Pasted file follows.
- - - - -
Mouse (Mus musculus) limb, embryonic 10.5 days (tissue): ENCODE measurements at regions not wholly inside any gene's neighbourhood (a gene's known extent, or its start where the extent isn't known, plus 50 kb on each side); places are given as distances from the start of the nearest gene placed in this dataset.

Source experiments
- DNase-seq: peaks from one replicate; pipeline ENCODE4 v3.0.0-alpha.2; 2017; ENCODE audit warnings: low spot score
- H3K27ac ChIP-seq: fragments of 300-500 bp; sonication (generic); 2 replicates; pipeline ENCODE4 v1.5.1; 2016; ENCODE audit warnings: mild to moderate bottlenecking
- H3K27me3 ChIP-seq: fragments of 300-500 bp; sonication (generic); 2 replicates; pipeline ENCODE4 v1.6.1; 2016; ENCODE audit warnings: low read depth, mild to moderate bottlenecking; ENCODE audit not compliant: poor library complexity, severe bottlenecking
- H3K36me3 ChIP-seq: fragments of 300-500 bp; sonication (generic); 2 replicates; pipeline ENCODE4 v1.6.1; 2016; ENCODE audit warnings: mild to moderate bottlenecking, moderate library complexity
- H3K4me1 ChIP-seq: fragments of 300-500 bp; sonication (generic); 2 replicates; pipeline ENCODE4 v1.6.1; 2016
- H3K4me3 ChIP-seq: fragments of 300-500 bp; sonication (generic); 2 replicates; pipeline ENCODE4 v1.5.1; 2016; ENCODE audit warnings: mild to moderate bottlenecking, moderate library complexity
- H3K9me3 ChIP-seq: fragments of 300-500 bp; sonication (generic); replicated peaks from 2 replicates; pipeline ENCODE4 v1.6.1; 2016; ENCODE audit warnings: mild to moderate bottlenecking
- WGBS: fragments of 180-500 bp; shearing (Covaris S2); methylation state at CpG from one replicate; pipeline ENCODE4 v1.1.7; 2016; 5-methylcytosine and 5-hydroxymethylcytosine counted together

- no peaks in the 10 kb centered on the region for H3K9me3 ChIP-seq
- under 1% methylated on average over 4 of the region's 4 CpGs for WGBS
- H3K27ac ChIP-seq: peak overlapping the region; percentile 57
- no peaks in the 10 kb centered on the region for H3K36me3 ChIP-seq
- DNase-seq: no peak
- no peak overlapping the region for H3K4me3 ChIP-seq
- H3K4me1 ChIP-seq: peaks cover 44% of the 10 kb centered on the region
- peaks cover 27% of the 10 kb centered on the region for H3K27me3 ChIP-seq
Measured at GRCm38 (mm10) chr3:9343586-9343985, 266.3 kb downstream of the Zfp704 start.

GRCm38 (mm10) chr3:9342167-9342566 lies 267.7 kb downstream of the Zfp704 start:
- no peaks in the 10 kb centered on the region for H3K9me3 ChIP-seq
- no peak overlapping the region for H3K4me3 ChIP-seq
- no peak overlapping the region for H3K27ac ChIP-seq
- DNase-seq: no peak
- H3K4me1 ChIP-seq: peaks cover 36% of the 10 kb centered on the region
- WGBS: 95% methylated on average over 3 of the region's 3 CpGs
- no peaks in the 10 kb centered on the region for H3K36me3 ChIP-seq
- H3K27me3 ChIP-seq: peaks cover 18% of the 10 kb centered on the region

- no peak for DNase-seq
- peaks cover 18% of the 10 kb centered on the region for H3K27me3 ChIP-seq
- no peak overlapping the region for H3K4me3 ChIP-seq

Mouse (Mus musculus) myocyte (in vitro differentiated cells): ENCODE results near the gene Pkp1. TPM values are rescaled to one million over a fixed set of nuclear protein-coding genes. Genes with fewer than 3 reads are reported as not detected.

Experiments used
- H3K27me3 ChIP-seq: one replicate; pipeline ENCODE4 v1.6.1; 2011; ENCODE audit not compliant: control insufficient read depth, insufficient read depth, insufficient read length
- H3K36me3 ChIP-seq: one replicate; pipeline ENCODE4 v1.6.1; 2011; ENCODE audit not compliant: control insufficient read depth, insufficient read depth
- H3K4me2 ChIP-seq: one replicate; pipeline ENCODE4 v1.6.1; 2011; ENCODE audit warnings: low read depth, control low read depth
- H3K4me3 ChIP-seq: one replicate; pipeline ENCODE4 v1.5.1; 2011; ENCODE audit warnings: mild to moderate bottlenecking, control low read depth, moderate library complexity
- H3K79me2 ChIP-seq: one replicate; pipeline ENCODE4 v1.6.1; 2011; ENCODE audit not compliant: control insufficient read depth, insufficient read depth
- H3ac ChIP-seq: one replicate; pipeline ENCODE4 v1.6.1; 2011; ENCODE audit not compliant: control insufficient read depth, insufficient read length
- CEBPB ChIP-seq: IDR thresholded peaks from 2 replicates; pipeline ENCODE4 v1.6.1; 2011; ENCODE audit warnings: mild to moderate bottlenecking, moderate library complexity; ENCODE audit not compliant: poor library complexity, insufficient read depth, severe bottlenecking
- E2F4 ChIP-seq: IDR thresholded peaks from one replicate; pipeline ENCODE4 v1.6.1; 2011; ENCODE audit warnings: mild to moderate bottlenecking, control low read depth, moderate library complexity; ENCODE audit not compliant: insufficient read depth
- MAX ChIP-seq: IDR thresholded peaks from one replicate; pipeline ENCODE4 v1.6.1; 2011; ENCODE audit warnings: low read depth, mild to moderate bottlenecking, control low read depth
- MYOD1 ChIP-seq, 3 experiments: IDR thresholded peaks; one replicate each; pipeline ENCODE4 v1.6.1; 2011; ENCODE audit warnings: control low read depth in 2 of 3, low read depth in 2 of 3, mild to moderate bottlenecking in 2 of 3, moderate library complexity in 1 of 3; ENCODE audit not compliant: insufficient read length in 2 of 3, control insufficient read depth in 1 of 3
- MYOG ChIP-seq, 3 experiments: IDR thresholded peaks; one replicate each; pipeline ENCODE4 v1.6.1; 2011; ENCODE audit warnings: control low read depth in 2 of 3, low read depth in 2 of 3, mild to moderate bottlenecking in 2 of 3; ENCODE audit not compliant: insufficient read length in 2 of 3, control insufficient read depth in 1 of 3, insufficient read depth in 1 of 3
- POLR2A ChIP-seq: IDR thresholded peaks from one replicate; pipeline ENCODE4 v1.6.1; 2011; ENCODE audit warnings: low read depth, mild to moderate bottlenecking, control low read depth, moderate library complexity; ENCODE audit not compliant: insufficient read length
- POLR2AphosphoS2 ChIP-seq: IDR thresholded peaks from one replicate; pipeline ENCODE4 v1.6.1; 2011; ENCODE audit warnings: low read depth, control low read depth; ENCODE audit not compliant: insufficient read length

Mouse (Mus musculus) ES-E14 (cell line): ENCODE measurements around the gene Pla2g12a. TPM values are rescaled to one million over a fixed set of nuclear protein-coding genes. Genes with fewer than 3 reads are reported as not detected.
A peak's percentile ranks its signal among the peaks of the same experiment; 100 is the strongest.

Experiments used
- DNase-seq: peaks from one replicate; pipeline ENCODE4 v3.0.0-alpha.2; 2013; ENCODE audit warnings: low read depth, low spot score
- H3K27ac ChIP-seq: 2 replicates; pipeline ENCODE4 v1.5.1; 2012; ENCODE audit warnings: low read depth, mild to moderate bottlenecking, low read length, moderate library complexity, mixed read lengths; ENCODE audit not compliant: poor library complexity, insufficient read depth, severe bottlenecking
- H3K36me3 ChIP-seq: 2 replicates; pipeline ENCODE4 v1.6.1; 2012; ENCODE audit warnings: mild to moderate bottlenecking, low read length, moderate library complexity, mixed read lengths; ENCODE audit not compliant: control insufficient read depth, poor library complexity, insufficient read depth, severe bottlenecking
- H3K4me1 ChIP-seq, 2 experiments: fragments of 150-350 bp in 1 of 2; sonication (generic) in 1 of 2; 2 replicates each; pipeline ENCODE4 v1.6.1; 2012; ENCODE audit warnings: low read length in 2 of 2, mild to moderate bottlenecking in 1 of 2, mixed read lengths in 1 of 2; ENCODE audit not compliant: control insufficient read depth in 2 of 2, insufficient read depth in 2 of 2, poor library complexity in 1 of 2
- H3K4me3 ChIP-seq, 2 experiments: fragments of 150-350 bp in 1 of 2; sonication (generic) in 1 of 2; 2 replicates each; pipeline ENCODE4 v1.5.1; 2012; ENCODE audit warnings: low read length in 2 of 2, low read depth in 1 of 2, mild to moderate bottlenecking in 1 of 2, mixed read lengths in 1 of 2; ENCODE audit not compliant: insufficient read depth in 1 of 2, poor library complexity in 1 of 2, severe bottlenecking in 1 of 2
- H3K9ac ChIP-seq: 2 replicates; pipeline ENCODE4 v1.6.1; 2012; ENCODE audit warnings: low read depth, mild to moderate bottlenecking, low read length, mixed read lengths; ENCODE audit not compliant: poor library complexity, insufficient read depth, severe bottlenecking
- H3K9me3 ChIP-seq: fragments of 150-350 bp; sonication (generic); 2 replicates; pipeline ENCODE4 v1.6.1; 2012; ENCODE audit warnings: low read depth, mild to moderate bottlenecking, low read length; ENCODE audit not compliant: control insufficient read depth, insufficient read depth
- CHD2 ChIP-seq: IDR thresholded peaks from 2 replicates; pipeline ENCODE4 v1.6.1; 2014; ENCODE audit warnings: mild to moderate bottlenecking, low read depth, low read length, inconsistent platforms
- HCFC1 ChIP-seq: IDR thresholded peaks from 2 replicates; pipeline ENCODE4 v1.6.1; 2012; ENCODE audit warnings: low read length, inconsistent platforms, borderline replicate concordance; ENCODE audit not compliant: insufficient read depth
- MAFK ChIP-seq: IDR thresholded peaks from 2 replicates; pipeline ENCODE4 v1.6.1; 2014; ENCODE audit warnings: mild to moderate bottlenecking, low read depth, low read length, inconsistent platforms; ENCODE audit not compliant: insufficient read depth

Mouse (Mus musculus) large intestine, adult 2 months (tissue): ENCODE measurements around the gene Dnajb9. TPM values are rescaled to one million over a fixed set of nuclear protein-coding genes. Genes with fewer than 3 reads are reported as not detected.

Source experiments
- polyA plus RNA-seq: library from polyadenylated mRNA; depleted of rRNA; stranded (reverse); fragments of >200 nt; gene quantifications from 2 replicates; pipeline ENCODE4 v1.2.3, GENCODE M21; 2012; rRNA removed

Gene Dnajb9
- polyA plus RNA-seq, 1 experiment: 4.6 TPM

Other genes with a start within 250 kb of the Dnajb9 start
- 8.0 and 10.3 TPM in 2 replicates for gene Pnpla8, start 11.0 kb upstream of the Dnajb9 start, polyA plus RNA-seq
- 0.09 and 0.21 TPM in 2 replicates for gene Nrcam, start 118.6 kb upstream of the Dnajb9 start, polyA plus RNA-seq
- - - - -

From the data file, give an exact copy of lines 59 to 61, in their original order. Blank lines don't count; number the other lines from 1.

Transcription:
- MAFK ChIP-seq: IDR thresholded peaks from 2 replicates; pipeline ENCODE4 v1.6.1; 2014; ENCODE audit warnings: mild to moderate bottlenecking, low read depth, low read length, inconsistent platforms; ENCODE audit not compliant: insufficient read depth

Mouse (Mus musculus) large intestine, adult 2 months (tissue): ENCODE measurements around the gene Dnajb9. TPM values are rescaled to one million over a fixed set of nuclear protein-coding genes. Genes with fewer than 3 reads are reported as not detected.

Source experiments